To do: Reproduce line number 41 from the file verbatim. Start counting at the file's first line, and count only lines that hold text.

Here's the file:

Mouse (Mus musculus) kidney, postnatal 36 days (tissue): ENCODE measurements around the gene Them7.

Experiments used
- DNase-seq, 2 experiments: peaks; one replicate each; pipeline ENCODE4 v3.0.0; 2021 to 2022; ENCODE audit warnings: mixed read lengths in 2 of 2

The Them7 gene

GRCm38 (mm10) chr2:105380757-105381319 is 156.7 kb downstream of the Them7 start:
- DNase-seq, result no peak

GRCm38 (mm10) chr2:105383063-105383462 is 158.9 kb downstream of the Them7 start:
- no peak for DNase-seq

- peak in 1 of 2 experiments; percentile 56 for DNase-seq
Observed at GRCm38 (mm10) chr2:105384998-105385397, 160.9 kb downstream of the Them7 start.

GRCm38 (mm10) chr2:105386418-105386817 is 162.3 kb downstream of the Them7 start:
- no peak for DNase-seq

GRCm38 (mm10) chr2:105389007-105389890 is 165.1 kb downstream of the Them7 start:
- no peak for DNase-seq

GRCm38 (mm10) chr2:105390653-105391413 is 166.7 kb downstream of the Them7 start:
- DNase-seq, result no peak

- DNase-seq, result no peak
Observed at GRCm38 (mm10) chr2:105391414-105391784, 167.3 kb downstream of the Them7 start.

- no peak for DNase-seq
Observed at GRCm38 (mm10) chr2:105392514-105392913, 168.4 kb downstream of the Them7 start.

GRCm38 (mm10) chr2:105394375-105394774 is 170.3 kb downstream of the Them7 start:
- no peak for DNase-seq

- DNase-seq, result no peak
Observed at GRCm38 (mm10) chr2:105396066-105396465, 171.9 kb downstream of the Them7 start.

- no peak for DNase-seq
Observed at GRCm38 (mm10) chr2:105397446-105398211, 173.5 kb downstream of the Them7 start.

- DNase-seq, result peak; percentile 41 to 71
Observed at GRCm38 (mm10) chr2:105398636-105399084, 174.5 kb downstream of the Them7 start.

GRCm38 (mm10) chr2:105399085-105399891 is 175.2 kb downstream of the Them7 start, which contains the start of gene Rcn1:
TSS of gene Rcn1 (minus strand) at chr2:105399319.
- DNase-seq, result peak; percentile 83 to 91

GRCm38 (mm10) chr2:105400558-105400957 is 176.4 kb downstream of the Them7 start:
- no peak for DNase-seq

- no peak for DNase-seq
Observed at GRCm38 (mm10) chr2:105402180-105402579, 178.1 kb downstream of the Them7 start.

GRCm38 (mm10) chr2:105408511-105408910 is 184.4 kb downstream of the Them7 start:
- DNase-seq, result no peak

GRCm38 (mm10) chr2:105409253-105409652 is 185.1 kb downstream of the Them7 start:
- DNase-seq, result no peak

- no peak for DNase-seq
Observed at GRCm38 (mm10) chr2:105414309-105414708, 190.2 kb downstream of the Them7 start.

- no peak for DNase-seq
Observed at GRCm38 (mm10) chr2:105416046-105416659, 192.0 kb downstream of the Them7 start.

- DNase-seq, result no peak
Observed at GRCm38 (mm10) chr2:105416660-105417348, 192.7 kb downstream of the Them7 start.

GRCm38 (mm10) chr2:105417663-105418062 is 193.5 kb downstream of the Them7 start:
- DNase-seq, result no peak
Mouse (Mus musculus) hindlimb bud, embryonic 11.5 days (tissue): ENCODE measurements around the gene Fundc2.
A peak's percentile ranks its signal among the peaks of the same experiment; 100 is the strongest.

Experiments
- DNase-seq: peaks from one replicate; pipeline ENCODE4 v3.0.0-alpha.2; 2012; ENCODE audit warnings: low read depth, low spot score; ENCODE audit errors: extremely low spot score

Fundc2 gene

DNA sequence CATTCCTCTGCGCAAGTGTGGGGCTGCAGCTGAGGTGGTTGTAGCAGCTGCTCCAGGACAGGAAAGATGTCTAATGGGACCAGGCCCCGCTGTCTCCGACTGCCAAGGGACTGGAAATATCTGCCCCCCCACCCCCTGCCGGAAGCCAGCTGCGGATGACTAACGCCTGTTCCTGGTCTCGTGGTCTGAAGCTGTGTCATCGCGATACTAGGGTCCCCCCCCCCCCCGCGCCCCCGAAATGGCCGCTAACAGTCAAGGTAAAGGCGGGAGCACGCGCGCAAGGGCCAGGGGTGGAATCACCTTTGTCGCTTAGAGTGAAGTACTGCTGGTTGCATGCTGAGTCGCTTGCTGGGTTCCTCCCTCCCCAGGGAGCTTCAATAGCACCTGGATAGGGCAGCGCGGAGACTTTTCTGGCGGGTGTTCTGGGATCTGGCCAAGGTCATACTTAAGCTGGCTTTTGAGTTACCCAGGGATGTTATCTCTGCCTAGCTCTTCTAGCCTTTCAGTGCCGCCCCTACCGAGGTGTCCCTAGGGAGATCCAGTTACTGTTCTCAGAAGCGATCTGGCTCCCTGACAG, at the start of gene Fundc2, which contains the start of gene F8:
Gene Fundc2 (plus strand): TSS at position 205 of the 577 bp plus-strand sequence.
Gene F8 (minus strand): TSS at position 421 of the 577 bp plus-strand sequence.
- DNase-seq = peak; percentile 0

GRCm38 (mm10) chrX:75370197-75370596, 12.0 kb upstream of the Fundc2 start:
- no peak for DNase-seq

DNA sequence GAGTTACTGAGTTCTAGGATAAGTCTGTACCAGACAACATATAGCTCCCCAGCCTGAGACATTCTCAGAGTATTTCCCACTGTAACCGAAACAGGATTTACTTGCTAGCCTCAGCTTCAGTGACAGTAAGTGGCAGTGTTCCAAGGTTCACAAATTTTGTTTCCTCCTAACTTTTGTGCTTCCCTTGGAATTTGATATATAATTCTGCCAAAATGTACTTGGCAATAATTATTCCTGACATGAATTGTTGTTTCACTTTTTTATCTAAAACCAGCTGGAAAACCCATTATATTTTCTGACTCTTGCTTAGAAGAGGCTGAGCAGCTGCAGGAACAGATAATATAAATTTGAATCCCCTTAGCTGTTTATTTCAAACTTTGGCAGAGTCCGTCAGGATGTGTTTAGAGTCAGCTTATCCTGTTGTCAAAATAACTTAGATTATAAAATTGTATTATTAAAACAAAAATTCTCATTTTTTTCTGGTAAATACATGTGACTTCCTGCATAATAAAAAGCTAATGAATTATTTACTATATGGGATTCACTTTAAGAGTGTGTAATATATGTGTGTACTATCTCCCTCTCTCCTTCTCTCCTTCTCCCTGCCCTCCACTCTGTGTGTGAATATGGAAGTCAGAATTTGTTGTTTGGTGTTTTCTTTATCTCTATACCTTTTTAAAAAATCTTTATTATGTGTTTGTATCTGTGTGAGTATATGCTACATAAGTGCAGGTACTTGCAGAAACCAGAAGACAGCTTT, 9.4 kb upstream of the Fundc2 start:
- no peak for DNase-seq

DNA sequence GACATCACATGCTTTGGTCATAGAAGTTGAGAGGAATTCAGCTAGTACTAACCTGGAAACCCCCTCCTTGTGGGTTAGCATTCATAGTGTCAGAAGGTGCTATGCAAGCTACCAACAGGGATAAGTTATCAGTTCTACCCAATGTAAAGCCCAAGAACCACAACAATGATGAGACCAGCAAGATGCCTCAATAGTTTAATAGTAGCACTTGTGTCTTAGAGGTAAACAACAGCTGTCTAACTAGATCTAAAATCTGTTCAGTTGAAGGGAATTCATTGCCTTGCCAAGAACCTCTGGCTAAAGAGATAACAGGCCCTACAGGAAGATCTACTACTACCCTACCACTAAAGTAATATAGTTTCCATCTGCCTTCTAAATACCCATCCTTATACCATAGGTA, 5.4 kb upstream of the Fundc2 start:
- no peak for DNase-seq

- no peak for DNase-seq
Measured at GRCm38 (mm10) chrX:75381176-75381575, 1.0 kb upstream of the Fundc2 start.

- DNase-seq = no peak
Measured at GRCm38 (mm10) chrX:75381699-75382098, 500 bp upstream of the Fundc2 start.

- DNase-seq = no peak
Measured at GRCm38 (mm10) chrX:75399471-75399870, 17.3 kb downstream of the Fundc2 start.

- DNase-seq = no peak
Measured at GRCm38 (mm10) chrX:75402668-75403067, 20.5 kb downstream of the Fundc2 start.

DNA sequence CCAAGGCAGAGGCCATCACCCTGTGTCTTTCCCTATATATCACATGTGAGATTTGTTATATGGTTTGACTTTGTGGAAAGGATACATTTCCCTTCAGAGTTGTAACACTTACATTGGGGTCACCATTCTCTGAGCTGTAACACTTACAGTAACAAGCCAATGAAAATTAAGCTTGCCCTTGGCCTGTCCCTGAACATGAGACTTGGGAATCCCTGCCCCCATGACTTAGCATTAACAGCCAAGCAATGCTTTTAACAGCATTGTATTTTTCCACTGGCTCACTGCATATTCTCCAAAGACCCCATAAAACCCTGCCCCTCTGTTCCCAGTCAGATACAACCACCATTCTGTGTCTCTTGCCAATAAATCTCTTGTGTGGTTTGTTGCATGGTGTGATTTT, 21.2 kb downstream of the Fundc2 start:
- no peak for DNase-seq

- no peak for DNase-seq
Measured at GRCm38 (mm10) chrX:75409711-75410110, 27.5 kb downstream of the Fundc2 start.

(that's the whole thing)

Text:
Observed at GRCm38 (mm10) chr2:105414309-105414708, 190.2 kb downstream of the Them7 start.